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Cereal Chem 46:27 - 34.  |  VIEW ARTICLE
Baking Characteristics of High-Protein Fractions from Air-Classified Kansas Hard Red Winter Wheats.

M. M. Bean, E. Erman, and D. K. Mecham. Copyright 1969 by the American Association of Cereal Chemists, Inc.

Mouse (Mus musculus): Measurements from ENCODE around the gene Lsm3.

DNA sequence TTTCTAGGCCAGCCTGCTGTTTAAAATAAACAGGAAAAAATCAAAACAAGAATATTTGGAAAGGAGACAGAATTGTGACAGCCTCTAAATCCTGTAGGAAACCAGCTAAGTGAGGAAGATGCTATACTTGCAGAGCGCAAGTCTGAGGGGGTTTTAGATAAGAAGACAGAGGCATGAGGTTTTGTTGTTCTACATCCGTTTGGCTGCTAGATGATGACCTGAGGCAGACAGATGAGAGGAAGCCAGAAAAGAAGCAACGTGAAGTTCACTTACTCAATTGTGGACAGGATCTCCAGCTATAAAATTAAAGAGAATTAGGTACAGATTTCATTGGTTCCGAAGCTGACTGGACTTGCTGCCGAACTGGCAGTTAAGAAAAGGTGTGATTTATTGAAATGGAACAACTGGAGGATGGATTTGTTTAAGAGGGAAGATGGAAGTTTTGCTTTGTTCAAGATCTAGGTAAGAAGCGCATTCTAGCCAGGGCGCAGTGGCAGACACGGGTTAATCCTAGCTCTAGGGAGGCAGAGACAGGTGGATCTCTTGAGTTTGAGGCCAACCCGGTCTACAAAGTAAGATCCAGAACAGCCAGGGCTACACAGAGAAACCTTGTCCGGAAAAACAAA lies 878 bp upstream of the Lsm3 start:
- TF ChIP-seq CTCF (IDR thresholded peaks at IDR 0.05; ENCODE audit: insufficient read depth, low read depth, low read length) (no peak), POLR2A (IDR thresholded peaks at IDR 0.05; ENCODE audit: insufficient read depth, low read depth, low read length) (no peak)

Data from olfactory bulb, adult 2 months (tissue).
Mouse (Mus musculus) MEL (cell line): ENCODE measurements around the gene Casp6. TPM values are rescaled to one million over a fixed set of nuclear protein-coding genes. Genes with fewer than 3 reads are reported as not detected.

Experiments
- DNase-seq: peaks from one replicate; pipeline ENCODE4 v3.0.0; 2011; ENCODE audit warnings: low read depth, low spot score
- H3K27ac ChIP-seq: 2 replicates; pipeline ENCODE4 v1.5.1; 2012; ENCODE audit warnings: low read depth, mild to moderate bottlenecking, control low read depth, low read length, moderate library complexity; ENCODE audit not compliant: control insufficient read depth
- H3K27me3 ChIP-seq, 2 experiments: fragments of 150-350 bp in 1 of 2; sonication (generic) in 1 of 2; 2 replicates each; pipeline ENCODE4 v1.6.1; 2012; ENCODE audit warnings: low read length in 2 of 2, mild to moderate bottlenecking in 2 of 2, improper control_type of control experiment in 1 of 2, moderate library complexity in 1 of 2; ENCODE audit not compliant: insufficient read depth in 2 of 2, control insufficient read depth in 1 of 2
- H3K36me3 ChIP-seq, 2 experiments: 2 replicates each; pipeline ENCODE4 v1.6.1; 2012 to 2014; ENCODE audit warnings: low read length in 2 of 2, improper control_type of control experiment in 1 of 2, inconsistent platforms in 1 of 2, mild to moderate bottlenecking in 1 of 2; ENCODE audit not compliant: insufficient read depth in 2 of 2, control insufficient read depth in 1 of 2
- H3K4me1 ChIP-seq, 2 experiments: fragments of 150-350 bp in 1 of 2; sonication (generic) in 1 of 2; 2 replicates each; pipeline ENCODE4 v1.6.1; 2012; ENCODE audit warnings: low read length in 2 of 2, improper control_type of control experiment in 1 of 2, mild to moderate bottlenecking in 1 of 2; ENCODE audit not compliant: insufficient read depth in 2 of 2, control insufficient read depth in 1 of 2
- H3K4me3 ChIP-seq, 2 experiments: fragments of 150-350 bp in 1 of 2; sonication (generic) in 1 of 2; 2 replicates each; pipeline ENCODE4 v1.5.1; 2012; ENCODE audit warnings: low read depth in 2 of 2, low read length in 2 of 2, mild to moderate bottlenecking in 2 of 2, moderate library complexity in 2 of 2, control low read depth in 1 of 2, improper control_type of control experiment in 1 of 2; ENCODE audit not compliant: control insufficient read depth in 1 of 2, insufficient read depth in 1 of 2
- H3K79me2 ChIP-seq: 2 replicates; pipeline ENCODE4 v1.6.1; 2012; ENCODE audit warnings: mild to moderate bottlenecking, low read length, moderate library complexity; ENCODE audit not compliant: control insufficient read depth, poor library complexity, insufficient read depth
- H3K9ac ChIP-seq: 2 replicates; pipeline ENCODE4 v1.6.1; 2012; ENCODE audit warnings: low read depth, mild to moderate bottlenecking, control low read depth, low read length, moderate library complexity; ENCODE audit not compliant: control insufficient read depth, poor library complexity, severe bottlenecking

High-protein fractions air-classified from flours of five HRW wheat varieties (Bison, Comanche, Pawnee, Triumph, and Wichita) were added to three base flours (9.4 to 10.6% protein) in amounts to give blends of 12% protein. Bread and dough properties of the blends were significantly influenced by both the high- protein (HP) fraction and base flour. In addition, farinograph stabilities and loaf volumes were significantly affected by the interaction of HP fraction and base flour and by the method of obtaining the HP fraction. The HP fractions contributed only about 20 to 30% of the protein in the blends, but some dough and baking characteristics of their parent flours remained evident. Specifically, the long-mixing properties of Bison and Comanche, mellow properties of Triumph and Wichita, and weak properties of Pawnee parent flours were observed. The HP fraction separated from a flour reground only once gave longer mixing stabilities and larger loaf volumes in blends than did either of the two fractions separated from the corresponding flour reground three times. Quality of protein in HP fractions was probably most responsible for differences in their characteristics, but the behavior of other components, particularly starch and ash, may affect the suitability of a sample for air classification when HP fractions are an important product.

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